ABOUT THE BBI SPRING REVIEW 2019: THE CASE FOR PLACE
Breaking Barriers Innovations Spring Review 2019: The Case for Place was held on Tuesday 11th June between 6:30pm and 8:30pm at the Palace of Westminster, in partnership with our good friends at Agilisys.
This was an opportunity to hear about the work that BBI has already undertaken across the spheres of health and social care, housing and infrastructure. It was also an opportunity to see the progress of our 2019 Programme regarding the BBI Playbook.
Start time: 18:30
End time: 20:30
HIGHLIGHTS FROM THE BBI SPRING REVIEW 2019
One of the challenges that we face today is around our ageing population. In 50 years time, there will be 8.6 million more people over the aged of 65 in the UK; that’s roughly the same size as the population of London. The adjacent slide depicts the sheer number of additional people over the age of 65 there will be in the UK. However, in areas like Cornwall, Somerset, and Cumbria, services are having the deal with the effect of an ageing society right now. However, there are some national examples of innovative problem solving. For example, Salford’s move towards becoming an age friendly city has resulted in a total rethink about housing, transport, and other services with the ageing population in mind. It is also worth noting that the move to, and increased focus on, prevention begins, at least partly, with the ageing population in mind as both the NHS and social care providers consider how to deliver care in the home rather than in acute settings.
In addition to the ageing society, there is increasing pressure on the NHS workforce with the gap expected to grow to 250,000 over the next decade, as these graphs demonstrate. For example, the social care workforce shortage is predicted to be 400,000 by 2028. The interim NHS People’s Plan, which has just been published, seeks to take steps to improving the leadership culture within the NHS, addressing urgent workforce shortages in nursing, delivering 21st century care, and a developing a new operating model for workforce. There is also learning to be taken from the University of East London’s Competency Based Learning Health and Social Care Programme that has been developed with extensive input from employers, service users, and their families. The programme creates a career pathway from Apprentice to Registered Professional and includes has a curriculum based on patient-centred care framework of standards.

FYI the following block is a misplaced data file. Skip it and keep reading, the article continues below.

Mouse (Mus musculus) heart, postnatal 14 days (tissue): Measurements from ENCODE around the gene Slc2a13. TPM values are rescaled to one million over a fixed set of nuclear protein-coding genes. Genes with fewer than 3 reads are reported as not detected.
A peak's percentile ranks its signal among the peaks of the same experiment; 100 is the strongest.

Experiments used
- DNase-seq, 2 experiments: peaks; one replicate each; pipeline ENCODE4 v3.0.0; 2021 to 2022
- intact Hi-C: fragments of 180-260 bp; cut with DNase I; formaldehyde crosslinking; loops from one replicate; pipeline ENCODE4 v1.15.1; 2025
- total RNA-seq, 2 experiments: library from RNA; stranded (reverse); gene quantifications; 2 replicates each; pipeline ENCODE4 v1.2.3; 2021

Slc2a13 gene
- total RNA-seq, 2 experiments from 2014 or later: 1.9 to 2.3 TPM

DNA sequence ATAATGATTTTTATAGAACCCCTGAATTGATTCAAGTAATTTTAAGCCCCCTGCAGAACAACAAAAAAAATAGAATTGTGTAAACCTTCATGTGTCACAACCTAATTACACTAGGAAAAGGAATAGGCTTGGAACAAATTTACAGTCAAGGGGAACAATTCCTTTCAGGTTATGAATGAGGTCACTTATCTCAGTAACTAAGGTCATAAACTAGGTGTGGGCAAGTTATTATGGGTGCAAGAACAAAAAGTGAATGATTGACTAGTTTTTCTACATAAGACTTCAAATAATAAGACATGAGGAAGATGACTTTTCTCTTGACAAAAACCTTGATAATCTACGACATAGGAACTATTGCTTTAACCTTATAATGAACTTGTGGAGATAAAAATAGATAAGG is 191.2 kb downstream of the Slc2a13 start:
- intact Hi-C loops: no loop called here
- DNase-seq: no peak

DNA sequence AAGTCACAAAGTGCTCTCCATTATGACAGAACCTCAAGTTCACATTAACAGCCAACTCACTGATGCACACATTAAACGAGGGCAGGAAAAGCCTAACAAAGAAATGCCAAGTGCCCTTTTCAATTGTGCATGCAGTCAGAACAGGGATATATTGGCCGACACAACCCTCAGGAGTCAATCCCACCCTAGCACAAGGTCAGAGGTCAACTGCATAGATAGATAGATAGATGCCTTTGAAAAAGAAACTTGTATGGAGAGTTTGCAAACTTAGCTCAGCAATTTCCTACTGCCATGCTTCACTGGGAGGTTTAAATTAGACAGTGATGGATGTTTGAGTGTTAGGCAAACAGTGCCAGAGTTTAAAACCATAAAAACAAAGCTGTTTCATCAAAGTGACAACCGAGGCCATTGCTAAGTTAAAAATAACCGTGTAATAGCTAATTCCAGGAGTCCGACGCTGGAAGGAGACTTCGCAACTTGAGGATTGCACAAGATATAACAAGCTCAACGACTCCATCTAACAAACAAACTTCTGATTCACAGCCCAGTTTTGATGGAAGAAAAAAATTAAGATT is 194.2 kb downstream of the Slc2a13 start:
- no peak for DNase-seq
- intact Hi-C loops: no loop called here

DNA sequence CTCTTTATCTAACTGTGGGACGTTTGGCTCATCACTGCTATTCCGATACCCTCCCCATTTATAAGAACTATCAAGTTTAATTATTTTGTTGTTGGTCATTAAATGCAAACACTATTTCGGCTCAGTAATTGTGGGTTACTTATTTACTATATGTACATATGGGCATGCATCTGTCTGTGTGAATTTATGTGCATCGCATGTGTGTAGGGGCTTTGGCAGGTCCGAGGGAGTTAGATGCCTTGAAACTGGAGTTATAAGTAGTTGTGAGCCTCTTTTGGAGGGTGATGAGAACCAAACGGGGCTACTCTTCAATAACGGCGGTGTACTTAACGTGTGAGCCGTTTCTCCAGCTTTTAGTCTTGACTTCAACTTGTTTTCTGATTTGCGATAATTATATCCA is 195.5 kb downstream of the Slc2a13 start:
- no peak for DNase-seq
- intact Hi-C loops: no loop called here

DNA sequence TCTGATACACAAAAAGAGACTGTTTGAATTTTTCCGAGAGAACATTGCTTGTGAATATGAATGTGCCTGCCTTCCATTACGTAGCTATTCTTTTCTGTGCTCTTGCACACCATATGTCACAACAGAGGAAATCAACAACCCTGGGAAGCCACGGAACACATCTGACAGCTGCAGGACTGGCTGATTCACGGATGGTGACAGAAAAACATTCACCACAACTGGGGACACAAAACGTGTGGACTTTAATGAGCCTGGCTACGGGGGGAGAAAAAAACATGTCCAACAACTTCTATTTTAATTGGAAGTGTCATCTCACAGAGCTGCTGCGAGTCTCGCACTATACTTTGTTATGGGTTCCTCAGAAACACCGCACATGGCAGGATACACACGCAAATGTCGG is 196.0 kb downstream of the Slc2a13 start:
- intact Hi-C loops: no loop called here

All of these challenges are of course underpinned by a major shift in the supply and demand relationship major public service organisations have experienced over the last decade. The NHS currently anticipate minimal, if any, growth in real terms funding, with funding only set to reach that of the late 1990s after a pledge by government. Within local authorities, the squeeze on statutory services creates further supply pressure. As the graph depicts, Adult social care funding has decreased 10%, even after adjusting for inflation, and housing services have fallen by nearly a half. All of this is of course happening at the same time as people are getting older and their problems more complex.
Our first playbook programme pilot in Cornwall has uncovered a number of strengths and challenges unique to Cornwall. The county’s ageing population puts a strain on services already in demand which is in turn compounded by the poor public transport links. The influx of tourists into the county every summer sees the population size multiply resulting in huge amounts of seasonal pressure on the health system. However, a distinct strength in Cornwall is the amount of active volunteers across the county. Volunteer Cornwall estimates 140,000 volunteers in the county – equating to a workforce of 14,000 full time employees who boost the county-wide economy by around £500million every year. The focus of the BBI playbook programme in Cornwall is on equipping the workforce (including volunteers!) to operate across health and social care, and residential settings. The idea of looking at health and housing stems from the £20.2m annual cost to the NHS in Cornwall of preventable health problems caused by poor housing coupled with the fact that the council is close to publishing its housing strategy for 2020 – 2025 with health set to be an important part of this.
We expect to finalise the first action plans for Cornwall and Portsmouth (where we are focusing on social isolation by equipping the workforce to work with a family-first approach to care) in September and are delighted to be initiating programmes Somerset and other local authority regions to begin within the next month. In addition to these schemes, Breaking Barriers are about to commence on The Thinking it Through programme of work – an exciting national programme working with some of the county’s verterans.